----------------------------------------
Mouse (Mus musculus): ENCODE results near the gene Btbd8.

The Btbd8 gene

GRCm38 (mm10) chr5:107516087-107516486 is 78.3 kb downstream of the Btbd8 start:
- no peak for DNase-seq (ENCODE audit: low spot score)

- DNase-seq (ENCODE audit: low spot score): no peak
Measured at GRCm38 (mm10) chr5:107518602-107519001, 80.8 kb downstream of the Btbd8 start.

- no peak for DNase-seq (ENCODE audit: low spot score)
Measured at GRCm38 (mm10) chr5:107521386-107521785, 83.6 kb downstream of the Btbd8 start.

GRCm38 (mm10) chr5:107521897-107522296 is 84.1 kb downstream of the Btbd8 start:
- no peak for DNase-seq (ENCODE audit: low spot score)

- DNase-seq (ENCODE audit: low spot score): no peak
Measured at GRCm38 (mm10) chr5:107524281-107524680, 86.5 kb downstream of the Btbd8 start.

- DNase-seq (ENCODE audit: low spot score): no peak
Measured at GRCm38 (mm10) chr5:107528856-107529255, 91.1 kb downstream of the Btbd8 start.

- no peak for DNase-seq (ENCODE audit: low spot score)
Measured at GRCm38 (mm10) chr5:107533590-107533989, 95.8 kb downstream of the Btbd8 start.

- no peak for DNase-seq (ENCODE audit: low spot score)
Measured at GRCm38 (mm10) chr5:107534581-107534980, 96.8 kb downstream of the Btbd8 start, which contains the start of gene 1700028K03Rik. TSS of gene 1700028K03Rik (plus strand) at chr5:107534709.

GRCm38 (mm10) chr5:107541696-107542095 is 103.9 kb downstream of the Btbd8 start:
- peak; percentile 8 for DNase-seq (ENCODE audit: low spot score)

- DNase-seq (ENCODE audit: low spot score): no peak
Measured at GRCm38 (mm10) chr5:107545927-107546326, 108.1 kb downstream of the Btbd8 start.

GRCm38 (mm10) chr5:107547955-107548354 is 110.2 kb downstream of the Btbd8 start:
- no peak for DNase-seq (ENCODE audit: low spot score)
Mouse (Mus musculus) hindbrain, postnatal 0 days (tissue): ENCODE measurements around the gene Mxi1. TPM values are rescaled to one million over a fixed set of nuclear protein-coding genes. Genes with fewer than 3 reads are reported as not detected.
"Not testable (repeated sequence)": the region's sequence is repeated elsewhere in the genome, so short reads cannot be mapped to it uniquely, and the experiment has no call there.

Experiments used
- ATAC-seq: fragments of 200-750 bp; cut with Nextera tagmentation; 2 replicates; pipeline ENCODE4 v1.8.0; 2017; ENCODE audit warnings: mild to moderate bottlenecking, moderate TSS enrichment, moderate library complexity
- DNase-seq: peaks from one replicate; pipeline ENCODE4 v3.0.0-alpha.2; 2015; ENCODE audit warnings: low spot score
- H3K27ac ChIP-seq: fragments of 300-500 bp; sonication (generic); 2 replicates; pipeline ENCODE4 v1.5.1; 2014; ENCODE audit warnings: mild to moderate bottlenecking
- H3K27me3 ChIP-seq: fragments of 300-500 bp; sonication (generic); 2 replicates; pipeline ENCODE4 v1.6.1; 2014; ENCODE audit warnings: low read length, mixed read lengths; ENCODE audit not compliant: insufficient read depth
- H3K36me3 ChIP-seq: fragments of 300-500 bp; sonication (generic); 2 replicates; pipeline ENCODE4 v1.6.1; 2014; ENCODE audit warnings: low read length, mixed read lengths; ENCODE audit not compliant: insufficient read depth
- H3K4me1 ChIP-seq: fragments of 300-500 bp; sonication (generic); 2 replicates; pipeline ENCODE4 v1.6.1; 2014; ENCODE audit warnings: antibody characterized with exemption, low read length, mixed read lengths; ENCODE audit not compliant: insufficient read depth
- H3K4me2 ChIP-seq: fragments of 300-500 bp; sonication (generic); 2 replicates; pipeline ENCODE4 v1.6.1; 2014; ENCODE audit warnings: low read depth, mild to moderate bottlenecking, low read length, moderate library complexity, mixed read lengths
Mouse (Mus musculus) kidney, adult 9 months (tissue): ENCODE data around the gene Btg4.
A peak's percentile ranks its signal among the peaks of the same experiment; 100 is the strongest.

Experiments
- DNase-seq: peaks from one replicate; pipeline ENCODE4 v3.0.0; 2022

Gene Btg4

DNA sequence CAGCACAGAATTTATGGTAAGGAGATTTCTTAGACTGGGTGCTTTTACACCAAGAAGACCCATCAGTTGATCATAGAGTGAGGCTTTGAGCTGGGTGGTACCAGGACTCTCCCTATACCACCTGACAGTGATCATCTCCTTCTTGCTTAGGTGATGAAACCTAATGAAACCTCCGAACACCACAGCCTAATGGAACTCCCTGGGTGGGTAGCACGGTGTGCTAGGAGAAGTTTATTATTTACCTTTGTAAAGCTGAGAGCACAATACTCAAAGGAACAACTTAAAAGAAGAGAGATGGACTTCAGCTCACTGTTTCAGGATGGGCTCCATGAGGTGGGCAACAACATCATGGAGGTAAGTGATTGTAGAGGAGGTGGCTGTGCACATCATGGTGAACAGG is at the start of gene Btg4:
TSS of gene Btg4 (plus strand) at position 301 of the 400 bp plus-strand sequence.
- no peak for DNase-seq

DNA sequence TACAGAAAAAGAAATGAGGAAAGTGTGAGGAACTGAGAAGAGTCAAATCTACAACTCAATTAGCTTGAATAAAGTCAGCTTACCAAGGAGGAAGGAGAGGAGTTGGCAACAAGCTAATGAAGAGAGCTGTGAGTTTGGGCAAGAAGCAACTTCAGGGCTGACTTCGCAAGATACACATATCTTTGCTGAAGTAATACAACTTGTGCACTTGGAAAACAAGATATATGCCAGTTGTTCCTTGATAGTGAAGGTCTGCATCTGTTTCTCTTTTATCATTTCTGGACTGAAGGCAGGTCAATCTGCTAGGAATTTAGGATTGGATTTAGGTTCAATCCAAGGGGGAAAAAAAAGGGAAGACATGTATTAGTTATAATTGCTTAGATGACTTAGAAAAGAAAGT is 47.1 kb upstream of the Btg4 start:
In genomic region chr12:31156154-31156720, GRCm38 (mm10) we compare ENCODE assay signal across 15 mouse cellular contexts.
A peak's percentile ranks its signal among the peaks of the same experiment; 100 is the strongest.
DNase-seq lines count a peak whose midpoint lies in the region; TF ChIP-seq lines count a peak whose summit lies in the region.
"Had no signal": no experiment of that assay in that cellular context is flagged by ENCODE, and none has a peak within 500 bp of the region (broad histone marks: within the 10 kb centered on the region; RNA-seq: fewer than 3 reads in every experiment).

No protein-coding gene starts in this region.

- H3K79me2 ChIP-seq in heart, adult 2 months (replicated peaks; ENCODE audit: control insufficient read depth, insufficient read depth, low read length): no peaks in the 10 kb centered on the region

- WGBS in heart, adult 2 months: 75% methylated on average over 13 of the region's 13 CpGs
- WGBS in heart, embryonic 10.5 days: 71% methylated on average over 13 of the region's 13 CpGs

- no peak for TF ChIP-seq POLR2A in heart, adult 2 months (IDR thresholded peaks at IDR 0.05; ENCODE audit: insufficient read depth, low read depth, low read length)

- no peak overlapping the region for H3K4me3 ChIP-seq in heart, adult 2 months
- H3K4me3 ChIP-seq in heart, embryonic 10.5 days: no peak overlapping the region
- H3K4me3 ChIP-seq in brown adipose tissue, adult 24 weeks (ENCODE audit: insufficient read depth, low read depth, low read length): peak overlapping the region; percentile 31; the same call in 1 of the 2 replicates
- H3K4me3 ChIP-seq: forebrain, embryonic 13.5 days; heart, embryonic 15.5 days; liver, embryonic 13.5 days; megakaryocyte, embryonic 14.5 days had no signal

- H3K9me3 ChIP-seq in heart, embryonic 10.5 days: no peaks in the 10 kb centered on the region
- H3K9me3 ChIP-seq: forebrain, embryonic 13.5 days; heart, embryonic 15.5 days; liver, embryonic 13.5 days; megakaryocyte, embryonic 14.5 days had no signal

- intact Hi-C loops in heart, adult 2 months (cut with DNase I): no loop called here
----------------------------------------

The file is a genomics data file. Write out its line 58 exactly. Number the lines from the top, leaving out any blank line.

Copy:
- H3K9me3 ChIP-seq: forebrain, embryonic 13.5 days; heart, embryonic 15.5 days; liver, embryonic 13.5 days; megakaryocyte, embryonic 14.5 days had no signal